Samsung closes last smartphone factory in China as sales struggle continues

Samsung closes last smartphone factory in China as sales struggle continues
Samsung is currently the world’s largest smartphone manufacturer yet, regardless of how hard it tries, it simply cannot crack the Chinese market. Around ten months ago the Seoul-based company was forced to close a factory in China due to weak sales locally and earlier this summer it scaled back production at its remaining facility. Now, things seem to have taken a turn for the worse.

Samsung's ending all smartphone production in China


After a report published yesterday claimed the company was in the process of closing down its last smartphone factory in China, Samsung has today confirmed to Reuters that it halted all production “at the end of September.” The “difficult decision” was made in a bid to boost efficiency in China as its local smartphone business failed to show signs of growth.

Samsung confirmed all “production equipment will be re-allocated to other global manufacturing sites, depending on our production strategy based on market needs.” It didn’t elaborate any further but this could mean smartphone output in both India and Vietnam will soon see a slight boost.

As for the conglomerate’s plans in China moving forward, it seems Samsung will continue to import premium devices such as the Galaxy S10 and Galaxy Note 10+ while also relying more heavily on its ODM business, which sees other companies manufacture Samsung-badged devices like the Galaxy A10s rather than the South Korean giant itself.

For reference, earlier reports suggest that out of the 300 million smartphones Samsung’s expected to ship this year, 24-to-40 million units could be manufactured by an ODM. In an ideal world, most of these units would be sold in China but the state of Samsung’s local business means this simply isn’t the case.

Samsung still can't compete with Xiaomi, Huawei, or Oppo


At its peak in 2013, Samsung held a very respectable 20% of the Chinese smartphone market. But as low-cost and homegrown rivals such as Xiaomi, Huawei, and Oppo began to emerge things quickly turned sour.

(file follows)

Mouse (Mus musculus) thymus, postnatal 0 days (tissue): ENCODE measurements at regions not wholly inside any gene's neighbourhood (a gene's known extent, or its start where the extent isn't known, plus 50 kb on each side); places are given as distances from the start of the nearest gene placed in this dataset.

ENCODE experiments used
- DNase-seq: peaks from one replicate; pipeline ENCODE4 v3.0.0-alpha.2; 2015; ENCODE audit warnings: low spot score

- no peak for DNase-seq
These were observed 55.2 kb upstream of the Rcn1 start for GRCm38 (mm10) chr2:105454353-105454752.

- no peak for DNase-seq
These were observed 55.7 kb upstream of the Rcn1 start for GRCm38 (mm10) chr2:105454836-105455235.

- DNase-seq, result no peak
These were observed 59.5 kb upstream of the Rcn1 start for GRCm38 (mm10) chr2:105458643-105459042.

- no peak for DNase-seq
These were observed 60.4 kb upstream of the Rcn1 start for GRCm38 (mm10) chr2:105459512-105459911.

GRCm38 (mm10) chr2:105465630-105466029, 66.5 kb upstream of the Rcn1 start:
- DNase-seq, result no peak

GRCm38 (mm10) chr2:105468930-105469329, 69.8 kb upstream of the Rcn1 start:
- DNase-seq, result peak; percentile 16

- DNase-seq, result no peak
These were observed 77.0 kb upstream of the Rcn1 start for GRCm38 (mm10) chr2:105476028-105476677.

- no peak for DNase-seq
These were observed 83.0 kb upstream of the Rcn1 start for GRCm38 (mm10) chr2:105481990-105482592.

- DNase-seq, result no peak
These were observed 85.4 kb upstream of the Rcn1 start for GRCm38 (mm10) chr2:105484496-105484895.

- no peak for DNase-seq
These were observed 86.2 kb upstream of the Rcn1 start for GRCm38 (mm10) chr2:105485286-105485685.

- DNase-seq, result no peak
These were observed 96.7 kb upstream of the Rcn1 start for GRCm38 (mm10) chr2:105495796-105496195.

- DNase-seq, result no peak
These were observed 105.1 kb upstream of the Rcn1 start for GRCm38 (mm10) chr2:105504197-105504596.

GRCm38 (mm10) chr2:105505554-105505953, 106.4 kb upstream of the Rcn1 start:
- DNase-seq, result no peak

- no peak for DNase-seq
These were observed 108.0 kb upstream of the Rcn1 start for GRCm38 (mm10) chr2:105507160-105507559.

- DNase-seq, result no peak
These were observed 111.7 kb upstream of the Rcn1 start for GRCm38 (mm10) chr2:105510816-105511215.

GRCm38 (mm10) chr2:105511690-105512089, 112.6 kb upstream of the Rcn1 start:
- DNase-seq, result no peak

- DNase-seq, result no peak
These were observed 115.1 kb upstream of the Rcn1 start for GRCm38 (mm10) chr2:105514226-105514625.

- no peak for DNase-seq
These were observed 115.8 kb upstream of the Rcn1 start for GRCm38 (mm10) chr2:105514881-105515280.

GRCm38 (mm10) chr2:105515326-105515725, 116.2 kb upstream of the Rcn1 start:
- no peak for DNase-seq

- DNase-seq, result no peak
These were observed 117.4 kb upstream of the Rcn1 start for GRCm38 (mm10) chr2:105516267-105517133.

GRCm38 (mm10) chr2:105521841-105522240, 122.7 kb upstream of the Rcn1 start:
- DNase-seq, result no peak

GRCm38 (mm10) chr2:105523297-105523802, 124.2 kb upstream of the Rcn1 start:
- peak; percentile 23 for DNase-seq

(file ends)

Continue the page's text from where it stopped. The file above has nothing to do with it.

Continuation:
By 2016 Samsung held just 4.9% of the local market and things got even worse the following year when this number dropped to 2.1%. Throughout most of 2018, Samsung struggled to maintain a 1% market share but it did receive a slight boost in early 2019. Following a successful Galaxy S10 launch, Samsung’s share jumped back to 1.1% but during the following three months it decreased to just 0.7% as sales slumped to 700,000 units.

The most recent developments mean Samsung is no longer the sixth-largest smartphone manufacturer in China behind Apple. Local brand Meizu now occupies this position and Samsung falls under the ‘Others’ category, although it presumably sits in seventh-place overall.

Results for Q3 2019 are likely crucial for Samsung


Market share and sales figures for the July-September quarter haven’t yet been published but the results could be crucial to Samsung. During the period, the company released the Galaxy Note 10, Galaxy Note 10+, and Galaxy Note 10+ 5G which have reportedly been doing quite well. In fact, sales are said to have “skyrocketed” in comparison to those of the Galaxy Note 9 in China.

Samsung also continued to push its Galaxy A series which now includes two versions of the Galaxy A40s – a rebranded Galaxy M30 – in addition to the Galaxy A60, Galaxy A70, and Galaxy A80. The recently announced Galaxy A90 5G will most likely be launched in China at some point in the near future too, although Samsung’s exact plans are yet to be confirmed.

Ultimately, only time will tell if Samsung can find a way to regain its share in the Chinese market. But this year it seems to have tried everything and, if Q3 2019 sales disappoint, there's no denying the future for the brand is certainly looking bleak in China.

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